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401k Plans Help Employees and Business Owners Retire Early

Posted by Dario Montes de Oca

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Jun 24, 2014 11:28:00 PM


401k Plans Help Employees Plan for Retirement

A 401k plan is a retirement savings plan for a company’s employees where they can save money for the future. Under a 401k plan this money is a tax deferred contribution plan that employees can choose to add money to and that money in turn gains varying amounts of interest over the years, thus adding to the employee’s retirement savings.

Since a 401k plan is money saved prior to being taxed, the thought is that it will save people because they won’t have to pay taxes on it before they take money out when they retire. Sometimes they are called a Thrift Savings Plan. With some plans, the employer contributes by matching the funds put in by an employer, while in others, they don’t do so.

How Does a 401(k) Plan Work?

With most 401(k) plans, the money is deducted from a person’s paycheck before taxes, while some let the person put in more money after taxes. Also, there are special 401(k) Roth plans where the 401(k) is combined with the features of a Roth IRA, that way they can put in money after taxes, but the money can then gain through the current interest rate, but still isn’t taxed until it is withdrawn at retirement age. For this to happen, the account must have been owned for at least five years and the owner must be at least 59 ½ or older, or disabled to get the tax break.

Contribution Amounts Have a Maximum

The Internal Revenue System specifies that owners of a 401(k) plan can only contribute up to a maximum amount per year. This amount is subject to change, and in 2014 the amount was set at $17,500. However, people over 50 years old are allowed to make what is called a catch up contribution that can be as much as $5,500 above that maximum amount. However, if you're self employed you can contribute up to $52,000 per year through a solo 401(k).

Even though a 401(k) plan works through a person’s job, the employee is the one that has total ownership even if they change jobs. However, in some cases, part of the funds in the account include funds from an employer that may not be fully vested to the matching contributions immediately, so if you plan to change jobs and take the 401(k) plan with you elsewhere, you must find out the company’s vesting schedule in order to not lose those additional funds.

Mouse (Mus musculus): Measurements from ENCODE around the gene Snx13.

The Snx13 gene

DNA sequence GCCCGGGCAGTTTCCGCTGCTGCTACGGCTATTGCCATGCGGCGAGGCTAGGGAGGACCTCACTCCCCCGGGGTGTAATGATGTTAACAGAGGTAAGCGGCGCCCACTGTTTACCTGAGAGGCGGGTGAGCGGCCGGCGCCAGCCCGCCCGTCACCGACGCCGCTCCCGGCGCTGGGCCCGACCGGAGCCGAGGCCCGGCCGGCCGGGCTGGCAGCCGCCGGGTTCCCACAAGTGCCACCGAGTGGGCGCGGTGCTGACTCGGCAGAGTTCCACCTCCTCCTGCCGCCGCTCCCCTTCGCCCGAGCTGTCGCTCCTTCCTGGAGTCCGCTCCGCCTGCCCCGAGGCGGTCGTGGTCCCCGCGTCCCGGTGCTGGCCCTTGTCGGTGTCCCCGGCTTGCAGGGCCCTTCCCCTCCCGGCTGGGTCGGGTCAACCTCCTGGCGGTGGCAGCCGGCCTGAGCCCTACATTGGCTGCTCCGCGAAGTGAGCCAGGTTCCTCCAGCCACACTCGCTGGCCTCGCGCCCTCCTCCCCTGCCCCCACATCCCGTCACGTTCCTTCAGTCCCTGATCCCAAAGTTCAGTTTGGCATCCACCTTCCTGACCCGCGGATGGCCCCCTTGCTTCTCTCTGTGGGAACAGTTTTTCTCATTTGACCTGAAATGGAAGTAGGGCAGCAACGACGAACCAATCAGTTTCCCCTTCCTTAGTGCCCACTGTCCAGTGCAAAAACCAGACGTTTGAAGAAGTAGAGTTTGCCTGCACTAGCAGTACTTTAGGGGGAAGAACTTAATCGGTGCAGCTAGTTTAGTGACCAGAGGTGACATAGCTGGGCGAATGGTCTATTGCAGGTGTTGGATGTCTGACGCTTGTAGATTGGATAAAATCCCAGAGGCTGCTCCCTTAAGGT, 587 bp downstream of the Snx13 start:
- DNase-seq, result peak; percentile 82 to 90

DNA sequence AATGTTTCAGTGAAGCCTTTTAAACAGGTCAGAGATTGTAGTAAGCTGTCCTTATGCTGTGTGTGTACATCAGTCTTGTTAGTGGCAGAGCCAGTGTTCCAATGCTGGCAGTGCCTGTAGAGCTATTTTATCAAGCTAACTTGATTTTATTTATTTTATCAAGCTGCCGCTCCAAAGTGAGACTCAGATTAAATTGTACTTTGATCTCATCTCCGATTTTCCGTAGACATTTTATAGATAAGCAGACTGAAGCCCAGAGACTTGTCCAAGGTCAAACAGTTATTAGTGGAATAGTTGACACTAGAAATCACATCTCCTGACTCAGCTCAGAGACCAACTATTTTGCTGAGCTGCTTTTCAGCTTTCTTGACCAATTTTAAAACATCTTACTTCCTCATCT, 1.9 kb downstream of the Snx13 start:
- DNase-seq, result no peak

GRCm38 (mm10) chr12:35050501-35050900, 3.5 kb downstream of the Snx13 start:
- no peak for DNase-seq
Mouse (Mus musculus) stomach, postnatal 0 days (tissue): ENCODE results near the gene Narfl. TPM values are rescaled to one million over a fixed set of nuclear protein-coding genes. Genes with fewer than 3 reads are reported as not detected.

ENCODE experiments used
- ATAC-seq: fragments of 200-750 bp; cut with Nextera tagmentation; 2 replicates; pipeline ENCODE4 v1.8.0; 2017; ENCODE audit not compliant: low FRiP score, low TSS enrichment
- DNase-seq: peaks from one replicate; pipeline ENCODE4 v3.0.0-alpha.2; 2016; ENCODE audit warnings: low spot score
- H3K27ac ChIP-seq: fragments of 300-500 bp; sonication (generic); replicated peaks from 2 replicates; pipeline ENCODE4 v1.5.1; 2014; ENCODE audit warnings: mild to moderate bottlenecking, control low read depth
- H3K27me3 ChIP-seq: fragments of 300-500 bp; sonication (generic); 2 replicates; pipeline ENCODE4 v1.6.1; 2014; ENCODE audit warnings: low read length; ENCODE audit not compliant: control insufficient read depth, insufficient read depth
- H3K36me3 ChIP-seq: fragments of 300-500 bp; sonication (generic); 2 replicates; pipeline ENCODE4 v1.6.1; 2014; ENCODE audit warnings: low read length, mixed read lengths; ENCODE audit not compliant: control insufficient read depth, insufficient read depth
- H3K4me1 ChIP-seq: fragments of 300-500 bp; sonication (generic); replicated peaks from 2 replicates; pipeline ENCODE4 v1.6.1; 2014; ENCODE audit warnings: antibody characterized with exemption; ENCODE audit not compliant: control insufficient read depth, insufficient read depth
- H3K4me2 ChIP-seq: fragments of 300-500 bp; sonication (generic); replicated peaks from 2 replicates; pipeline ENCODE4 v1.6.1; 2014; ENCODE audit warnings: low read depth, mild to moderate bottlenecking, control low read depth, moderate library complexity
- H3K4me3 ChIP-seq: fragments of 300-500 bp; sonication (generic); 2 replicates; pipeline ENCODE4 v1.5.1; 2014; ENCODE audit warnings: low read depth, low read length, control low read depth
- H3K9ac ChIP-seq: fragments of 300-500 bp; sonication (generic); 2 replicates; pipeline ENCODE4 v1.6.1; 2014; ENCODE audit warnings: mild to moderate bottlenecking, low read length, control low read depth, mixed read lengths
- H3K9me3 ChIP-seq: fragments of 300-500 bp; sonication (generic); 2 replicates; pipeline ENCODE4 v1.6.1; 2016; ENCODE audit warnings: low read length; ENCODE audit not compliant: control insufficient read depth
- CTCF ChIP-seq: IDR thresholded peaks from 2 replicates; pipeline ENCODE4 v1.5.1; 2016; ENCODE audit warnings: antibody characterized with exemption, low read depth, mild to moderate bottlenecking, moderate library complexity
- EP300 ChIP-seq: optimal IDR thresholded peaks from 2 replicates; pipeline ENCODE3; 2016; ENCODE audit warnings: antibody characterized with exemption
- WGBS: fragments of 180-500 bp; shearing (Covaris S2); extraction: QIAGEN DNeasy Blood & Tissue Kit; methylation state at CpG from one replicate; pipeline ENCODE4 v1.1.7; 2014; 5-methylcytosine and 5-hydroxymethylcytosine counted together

401(k) Plans Add up Quickly

If you have a 401(k) plan, then you are doing well for saving for your retirement, depending on how much is put into it and how old you are when you started it. For instance, if you are in a job that has a salary of $35,000 a year and in the 25 percent tax bracket margin, then if you decide to contribute six percent of that income it will help you to lower your tax burden by $2,100.

You only get the tax benefit if you wait to take out any 401(k) funds until you are 59 and a half years old or become disabled. In addition, it’s required to take money out by the time you are 70 and a half years old unless you are still working for the company that sponsored the 401(k) plan you have.

Changing Employers and Your 401(k) Plan

If someone decides to change employers or leave a job, you can do several things with your 401k plan funds. This includes rolling it over into a new employer’s 401(k) plan program, rolling over the balance into an Individual Retirement Account, or leaving it where it is if your employer allows this. Or, you can withdraw it all out, but this is a bad idea, as it can mean high tax penalties if you are not old enough according to withdraw laws. This could mean losing a large portion, so is an unwise thing to do in most circumstances.

Rolling Over 401(k) with a Self-Directed IRA to Buy Real Estate

However, If you use your 401(k) plan by rolling it over into a self-directed IRA, one thing that can be done is to use it to buy real estate as part of an IRA investment. A self-directed IRA allows one to invest in real estate on a tax deferred or a tax free basis. A self-directed IRA is one that lets the owner direct the trustee of the account to make a wide range of investments unlike in other kinds of IRAs.

While investing in real estate has been allowed for quite some time, this option was more popular in the past few years. Many people like this option because they see it as being more stable than other forms of investments like the stock market, for instance. That is because a self-directed IRA lets people have these kinds of options, while other kinds of IRAs only let them get things like stocks, bonds, CDs or mutual funds. With a self-directed IRA you can buy real estate or invest in things like gold, silver and notes.

Being able to own real estate inside of a self-directed IRA is a thrilling prospect that lets the person own property such as land, single family or multi-family homes, or commercial property. However, it must be remembered that the real estate owned through the IRA is considered only as an investment and the owner of the IRA can’t use it themselves, nor can any other disqualified people. Plus, any profits produced through this property like rental income or money from it being sold, has to be put into the IRA, and any expenses the property incurs like taxes or any type of improvements has to be paid for via funds from the IRA.

The bottom line is that having a 401(k) retirement plan is a great way for someone to ensure that they will have funds for the future when they retire. It is best to start one as soon as you are able, as that will ensure that as much money as possible is invested in this retirement plan.


Topics: 401k

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